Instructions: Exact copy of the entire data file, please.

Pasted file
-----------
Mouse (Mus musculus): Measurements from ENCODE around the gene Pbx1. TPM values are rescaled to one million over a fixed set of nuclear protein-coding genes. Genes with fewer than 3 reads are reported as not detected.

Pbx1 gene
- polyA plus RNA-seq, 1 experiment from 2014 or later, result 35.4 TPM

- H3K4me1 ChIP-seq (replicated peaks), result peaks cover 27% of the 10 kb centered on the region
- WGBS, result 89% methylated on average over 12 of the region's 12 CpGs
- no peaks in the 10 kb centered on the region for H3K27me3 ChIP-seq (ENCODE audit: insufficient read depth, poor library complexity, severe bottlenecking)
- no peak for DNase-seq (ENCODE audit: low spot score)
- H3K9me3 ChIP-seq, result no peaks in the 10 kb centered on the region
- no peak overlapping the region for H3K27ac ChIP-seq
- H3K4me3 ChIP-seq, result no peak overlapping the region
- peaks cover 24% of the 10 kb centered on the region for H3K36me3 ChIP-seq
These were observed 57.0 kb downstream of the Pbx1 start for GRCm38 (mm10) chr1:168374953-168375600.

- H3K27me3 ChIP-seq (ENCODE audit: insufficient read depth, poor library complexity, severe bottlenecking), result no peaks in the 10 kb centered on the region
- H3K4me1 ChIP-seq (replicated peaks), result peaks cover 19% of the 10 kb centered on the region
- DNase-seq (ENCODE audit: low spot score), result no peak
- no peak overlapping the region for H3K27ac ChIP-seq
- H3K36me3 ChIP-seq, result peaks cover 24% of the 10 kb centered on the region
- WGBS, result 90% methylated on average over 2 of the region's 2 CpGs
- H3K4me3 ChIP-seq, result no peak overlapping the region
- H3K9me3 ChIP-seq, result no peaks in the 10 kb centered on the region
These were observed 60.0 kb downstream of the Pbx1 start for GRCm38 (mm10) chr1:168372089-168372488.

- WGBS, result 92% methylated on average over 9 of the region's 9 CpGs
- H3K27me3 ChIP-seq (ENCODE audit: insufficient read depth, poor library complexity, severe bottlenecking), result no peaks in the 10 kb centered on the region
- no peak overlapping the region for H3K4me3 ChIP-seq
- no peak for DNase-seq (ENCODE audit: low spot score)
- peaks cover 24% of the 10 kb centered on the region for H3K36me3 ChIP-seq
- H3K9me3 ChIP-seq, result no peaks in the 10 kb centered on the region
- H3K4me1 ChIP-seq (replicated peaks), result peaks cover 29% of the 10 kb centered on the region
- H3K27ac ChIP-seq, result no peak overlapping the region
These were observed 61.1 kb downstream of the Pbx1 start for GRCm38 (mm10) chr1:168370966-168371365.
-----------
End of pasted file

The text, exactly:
Mouse (Mus musculus): Measurements from ENCODE around the gene Pbx1. TPM values are rescaled to one million over a fixed set of nuclear protein-coding genes. Genes with fewer than 3 reads are reported as not detected.

Pbx1 gene
- polyA plus RNA-seq, 1 experiment from 2014 or later, result 35.4 TPM

- H3K4me1 ChIP-seq (replicated peaks), result peaks cover 27% of the 10 kb centered on the region
- WGBS, result 89% methylated on average over 12 of the region's 12 CpGs
- no peaks in the 10 kb centered on the region for H3K27me3 ChIP-seq (ENCODE audit: insufficient read depth, poor library complexity, severe bottlenecking)
- no peak for DNase-seq (ENCODE audit: low spot score)
- H3K9me3 ChIP-seq, result no peaks in the 10 kb centered on the region
- no peak overlapping the region for H3K27ac ChIP-seq
- H3K4me3 ChIP-seq, result no peak overlapping the region
- peaks cover 24% of the 10 kb centered on the region for H3K36me3 ChIP-seq
These were observed 57.0 kb downstream of the Pbx1 start for GRCm38 (mm10) chr1:168374953-168375600.

- H3K27me3 ChIP-seq (ENCODE audit: insufficient read depth, poor library complexity, severe bottlenecking), result no peaks in the 10 kb centered on the region
- H3K4me1 ChIP-seq (replicated peaks), result peaks cover 19% of the 10 kb centered on the region
- DNase-seq (ENCODE audit: low spot score), result no peak
- no peak overlapping the region for H3K27ac ChIP-seq
- H3K36me3 ChIP-seq, result peaks cover 24% of the 10 kb centered on the region
- WGBS, result 90% methylated on average over 2 of the region's 2 CpGs
- H3K4me3 ChIP-seq, result no peak overlapping the region
- H3K9me3 ChIP-seq, result no peaks in the 10 kb centered on the region
These were observed 60.0 kb downstream of the Pbx1 start for GRCm38 (mm10) chr1:168372089-168372488.

- WGBS, result 92% methylated on average over 9 of the region's 9 CpGs
- H3K27me3 ChIP-seq (ENCODE audit: insufficient read depth, poor library complexity, severe bottlenecking), result no peaks in the 10 kb centered on the region
- no peak overlapping the region for H3K4me3 ChIP-seq
- no peak for DNase-seq (ENCODE audit: low spot score)
- peaks cover 24% of the 10 kb centered on the region for H3K36me3 ChIP-seq
- H3K9me3 ChIP-seq, result no peaks in the 10 kb centered on the region
- H3K4me1 ChIP-seq (replicated peaks), result peaks cover 29% of the 10 kb centered on the region
- H3K27ac ChIP-seq, result no peak overlapping the region
These were observed 61.1 kb downstream of the Pbx1 start for GRCm38 (mm10) chr1:168370966-168371365.